One of the things that I appreciate most about my classmate Heather's blog for this term's "Writing About Literature" assignment is how thorough and well structured she has been. Her last wrap-up blog post, The End As The Beginning, is a good example of this: while on the lengthier side, she divides it up into bite-sized morsels that can be read without scrolling, and with headings that make it clear what she intends to talk about. Quite a good example of sign-posting, I believe. I think that this "sign-posting" mentality was especially helpful on posts that had a lot of analysis of relatively abstract and difficult material, like her post Online Identity: Multiple Forms Singlular. That post had 5 subheadings, each giving a good teaser of what the argument beneath it would include.
So, while Heather tended less towards the informal, personal mode of blogging, and more towards a traditional research paper, her alteration of the form to include sign-posts and break things up into digestible bits made a load of text seem more manageable.
An additional benefit to Heather's use of "signposting" is that it structured each post very neatly so that it fit in with her thesis, and so that she could link each post in with the project as a whole. So while her blog is text-heavy, it is also one of the easiest in our class to navigate and understand the scope of her argument.
To Work On:
Part of the reason that Heather needed so desperately to "sign post," and should be praised for it, is because of the density of her analysis in blog posts. In some cases, this was a bit overwhelming, especially because some posts, especially at the beginning, did not make use of the multi-media possibilities that can help break up text and engage the reader. For instance, a series of 4 posts posted from May 25th to June 1st included no video, image, os visual other than a single thumbnail in the last lengthy post on June 1st. While this might not be necessary or even advised in a traditional paper, the blog format allows a scholar to make use of tools that are exciting and might help readers to connect with material in new, interesting ways. By keeping her early blog text-heavy with little visual stimulation automatically filters out interested viewers or readers who simply have a hard time making it through that much text.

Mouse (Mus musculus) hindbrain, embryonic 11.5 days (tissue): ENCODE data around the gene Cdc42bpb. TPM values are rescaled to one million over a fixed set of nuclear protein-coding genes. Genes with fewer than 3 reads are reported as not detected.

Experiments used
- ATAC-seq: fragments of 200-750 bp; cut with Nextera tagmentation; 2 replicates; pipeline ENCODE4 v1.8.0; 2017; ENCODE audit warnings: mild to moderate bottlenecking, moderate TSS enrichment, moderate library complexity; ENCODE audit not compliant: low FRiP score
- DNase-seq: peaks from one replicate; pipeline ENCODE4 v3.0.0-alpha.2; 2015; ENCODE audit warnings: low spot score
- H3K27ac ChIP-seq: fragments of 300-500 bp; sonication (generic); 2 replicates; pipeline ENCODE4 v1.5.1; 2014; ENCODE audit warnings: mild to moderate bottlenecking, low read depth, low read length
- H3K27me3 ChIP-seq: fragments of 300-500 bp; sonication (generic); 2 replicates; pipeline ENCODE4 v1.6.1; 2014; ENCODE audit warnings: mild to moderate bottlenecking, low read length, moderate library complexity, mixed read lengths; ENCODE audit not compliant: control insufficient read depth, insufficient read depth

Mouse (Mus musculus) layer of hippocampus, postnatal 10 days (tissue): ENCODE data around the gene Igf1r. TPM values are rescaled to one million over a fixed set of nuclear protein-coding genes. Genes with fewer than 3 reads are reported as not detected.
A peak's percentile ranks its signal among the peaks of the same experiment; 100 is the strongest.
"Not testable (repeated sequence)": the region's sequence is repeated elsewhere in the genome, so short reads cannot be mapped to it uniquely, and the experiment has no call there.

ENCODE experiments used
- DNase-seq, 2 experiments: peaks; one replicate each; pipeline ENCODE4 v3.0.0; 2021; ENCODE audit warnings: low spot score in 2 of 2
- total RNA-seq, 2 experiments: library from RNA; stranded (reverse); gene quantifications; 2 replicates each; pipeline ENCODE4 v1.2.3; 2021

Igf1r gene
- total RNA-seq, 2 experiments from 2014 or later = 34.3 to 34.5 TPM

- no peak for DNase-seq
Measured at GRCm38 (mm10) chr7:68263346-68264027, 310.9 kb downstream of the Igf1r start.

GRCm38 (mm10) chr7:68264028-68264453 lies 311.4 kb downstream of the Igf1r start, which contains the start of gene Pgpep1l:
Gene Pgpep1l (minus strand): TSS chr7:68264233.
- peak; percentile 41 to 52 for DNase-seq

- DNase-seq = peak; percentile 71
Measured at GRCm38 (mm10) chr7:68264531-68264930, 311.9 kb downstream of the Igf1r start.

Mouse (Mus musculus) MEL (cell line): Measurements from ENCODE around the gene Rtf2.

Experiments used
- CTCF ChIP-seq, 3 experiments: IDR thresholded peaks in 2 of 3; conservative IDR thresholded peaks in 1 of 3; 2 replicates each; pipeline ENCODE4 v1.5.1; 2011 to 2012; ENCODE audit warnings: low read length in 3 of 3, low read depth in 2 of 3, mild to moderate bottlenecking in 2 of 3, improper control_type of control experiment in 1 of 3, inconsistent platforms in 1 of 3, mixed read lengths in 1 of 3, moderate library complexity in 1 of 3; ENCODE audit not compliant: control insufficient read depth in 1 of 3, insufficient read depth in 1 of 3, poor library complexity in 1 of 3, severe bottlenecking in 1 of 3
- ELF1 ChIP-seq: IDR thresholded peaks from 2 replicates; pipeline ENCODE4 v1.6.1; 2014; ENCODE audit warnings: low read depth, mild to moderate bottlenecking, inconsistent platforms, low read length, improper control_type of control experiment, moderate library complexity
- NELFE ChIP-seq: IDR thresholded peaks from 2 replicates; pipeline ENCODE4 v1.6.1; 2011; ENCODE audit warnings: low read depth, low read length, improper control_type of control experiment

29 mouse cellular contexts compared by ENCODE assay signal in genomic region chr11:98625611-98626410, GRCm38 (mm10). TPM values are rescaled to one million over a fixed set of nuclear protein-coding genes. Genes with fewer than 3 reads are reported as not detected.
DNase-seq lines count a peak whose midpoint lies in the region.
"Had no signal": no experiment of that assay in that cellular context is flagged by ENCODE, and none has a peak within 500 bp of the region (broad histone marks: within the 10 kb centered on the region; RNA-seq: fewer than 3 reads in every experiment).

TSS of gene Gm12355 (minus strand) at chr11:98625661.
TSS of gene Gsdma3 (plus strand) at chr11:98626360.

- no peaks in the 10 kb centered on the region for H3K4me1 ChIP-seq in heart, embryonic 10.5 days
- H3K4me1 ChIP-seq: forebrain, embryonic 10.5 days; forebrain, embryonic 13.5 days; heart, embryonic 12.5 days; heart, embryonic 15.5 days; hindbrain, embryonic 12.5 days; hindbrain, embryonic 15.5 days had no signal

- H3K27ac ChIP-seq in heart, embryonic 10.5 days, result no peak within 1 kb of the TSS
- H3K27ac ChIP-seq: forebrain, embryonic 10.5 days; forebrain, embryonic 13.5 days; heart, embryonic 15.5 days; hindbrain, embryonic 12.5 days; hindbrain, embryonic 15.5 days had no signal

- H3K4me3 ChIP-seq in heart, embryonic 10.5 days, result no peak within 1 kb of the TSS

Heather clearly recognized this, though, and starting with her post on June 3rd, titled "Palfrey, Harvard, and Identity Play," Heather began including vibrant, engaging photos. In that same post, Heather referred to the photo, including a personal perspective and explaining its use, which was a welcome personal addition to a complex, difficult subject. And while Heather did not explore any other media use in her blog, by the end, each post was shorter, and more engaging structurally, indicating an obvious trend towards understanding the reader's needs.
Also, while Heather's signposting mitigates other structural gaps, she could have used tags or labels to allow alternate ways to combine and search material in her posts. Her final post, for instance, does not contain any tags, and so would not be found through a search of key words, either by scholars searching outside her blog, or inside of it. By contrast, Ben used labels very effectively in his last blog post, making it possible to group his posts in interesting ways based on specific things a reader might be looking for. This gap in Heather's posting mechanics limits a reading of her material to more traditional modes, and shies away from the unexpected and fortuitous results that can come through the intelligent manipulation of new media search tools.
Let Me Sum Up:
In general, Heather completed a well-researched, well organized, insightful series of posts. It was always interesting to read, and Heather was responsive to comments from her readers. While her form was more traditional, she clearly made concessions to the blog format, which greatly improved the readability over what a traditional paper merely pasted online would have.